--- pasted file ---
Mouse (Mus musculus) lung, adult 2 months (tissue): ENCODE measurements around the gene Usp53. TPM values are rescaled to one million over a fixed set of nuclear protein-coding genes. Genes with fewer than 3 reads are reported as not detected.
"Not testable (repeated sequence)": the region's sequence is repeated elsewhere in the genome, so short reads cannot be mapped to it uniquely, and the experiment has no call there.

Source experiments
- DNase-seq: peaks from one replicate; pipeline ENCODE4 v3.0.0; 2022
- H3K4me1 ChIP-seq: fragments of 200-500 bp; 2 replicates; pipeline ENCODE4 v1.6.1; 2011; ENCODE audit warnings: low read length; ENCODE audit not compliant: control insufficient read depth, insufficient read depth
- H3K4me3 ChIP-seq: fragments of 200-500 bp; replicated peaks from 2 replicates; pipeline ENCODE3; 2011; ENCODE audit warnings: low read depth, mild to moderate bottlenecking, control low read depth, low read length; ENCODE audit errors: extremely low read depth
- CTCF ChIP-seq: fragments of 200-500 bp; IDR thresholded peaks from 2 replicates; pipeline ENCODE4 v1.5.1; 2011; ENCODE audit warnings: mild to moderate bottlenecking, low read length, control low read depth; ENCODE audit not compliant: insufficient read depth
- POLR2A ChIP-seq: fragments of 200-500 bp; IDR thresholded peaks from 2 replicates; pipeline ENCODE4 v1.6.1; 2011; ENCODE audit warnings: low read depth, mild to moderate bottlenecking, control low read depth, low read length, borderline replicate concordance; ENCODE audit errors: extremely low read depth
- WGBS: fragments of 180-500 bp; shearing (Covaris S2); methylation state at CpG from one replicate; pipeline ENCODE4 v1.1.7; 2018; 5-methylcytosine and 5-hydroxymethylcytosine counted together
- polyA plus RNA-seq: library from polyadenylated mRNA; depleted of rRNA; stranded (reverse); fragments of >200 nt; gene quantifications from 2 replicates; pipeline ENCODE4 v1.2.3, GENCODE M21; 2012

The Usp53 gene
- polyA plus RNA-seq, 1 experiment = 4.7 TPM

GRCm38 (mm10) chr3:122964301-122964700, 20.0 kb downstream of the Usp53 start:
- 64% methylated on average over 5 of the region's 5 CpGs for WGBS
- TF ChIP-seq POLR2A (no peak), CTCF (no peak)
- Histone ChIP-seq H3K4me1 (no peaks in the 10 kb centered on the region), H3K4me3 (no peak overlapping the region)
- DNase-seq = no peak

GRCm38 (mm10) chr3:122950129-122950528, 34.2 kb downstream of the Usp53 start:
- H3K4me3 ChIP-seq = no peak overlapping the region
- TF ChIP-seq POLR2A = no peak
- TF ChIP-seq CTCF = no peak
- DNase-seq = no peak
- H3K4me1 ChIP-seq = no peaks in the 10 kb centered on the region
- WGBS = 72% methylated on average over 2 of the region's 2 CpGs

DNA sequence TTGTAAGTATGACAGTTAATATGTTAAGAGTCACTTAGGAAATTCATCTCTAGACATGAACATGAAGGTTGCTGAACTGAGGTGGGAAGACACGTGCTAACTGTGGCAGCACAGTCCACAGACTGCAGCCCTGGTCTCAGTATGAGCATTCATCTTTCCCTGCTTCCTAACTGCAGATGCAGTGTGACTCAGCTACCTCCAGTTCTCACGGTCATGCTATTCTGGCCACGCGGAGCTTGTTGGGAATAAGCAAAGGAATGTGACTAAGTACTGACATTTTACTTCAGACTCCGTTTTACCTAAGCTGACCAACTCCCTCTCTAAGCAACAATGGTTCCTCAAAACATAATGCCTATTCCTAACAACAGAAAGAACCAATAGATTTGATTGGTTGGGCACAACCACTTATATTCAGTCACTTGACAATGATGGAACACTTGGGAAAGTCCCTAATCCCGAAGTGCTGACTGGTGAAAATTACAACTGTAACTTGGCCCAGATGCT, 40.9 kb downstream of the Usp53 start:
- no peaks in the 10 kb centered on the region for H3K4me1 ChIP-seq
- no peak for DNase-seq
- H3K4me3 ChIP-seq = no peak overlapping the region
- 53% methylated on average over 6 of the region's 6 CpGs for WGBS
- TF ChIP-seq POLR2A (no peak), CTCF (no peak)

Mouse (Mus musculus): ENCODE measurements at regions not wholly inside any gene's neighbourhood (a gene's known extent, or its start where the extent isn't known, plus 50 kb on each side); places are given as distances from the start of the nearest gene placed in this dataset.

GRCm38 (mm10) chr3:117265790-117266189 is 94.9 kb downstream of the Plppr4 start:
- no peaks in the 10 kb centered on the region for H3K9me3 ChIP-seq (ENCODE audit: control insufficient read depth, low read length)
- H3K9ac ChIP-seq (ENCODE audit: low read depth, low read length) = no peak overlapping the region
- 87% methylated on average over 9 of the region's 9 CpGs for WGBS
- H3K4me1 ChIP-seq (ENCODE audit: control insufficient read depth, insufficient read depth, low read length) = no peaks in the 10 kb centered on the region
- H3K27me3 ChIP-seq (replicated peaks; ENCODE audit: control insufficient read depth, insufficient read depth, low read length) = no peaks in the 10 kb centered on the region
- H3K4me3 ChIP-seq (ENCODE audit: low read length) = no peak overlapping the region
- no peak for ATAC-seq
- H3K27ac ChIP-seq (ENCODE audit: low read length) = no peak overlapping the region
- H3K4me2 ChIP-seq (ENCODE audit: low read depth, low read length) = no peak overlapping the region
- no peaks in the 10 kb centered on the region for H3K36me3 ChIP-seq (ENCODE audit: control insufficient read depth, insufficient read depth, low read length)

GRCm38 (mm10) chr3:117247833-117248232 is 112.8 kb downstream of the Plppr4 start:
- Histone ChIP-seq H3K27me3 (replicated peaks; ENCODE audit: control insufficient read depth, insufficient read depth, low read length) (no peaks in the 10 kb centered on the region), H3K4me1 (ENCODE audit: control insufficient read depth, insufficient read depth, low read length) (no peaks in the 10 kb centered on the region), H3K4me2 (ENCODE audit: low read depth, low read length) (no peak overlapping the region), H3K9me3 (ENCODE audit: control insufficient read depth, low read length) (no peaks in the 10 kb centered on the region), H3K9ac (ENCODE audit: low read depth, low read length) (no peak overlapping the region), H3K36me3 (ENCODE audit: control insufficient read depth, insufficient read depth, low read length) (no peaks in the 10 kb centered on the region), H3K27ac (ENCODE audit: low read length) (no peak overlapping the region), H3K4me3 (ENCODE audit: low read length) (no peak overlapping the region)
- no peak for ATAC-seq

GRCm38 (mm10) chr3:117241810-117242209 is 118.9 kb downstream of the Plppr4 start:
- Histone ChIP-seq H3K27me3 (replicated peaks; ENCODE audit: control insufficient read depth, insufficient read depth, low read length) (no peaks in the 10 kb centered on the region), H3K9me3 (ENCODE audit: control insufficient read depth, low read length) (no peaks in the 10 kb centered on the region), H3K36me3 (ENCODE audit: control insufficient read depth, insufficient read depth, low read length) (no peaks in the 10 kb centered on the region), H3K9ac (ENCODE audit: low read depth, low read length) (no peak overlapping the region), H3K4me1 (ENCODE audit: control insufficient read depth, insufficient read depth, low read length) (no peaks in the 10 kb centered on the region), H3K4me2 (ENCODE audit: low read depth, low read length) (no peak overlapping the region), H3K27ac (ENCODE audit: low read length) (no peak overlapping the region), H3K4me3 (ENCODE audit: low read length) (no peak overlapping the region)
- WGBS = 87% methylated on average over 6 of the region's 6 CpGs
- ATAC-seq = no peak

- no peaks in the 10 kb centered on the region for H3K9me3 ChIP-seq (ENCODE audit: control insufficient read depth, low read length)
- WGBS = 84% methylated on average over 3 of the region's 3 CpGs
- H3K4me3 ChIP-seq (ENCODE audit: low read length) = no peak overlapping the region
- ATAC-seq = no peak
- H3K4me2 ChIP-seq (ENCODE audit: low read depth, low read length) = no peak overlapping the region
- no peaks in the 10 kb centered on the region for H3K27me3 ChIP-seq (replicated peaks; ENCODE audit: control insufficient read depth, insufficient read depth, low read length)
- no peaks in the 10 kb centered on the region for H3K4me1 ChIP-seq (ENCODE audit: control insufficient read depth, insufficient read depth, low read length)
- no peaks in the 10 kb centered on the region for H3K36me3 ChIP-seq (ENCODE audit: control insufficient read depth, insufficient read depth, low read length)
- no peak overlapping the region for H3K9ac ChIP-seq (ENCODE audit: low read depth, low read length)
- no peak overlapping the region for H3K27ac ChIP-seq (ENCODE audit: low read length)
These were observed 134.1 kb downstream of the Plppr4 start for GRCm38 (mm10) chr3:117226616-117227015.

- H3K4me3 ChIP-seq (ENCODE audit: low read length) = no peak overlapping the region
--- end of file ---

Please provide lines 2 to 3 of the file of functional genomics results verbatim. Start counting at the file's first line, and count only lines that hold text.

"Not testable (repeated sequence)": the region's sequence is repeated elsewhere in the genome, so short reads cannot be mapped to it uniquely, and the experiment has no call there.

Source experiments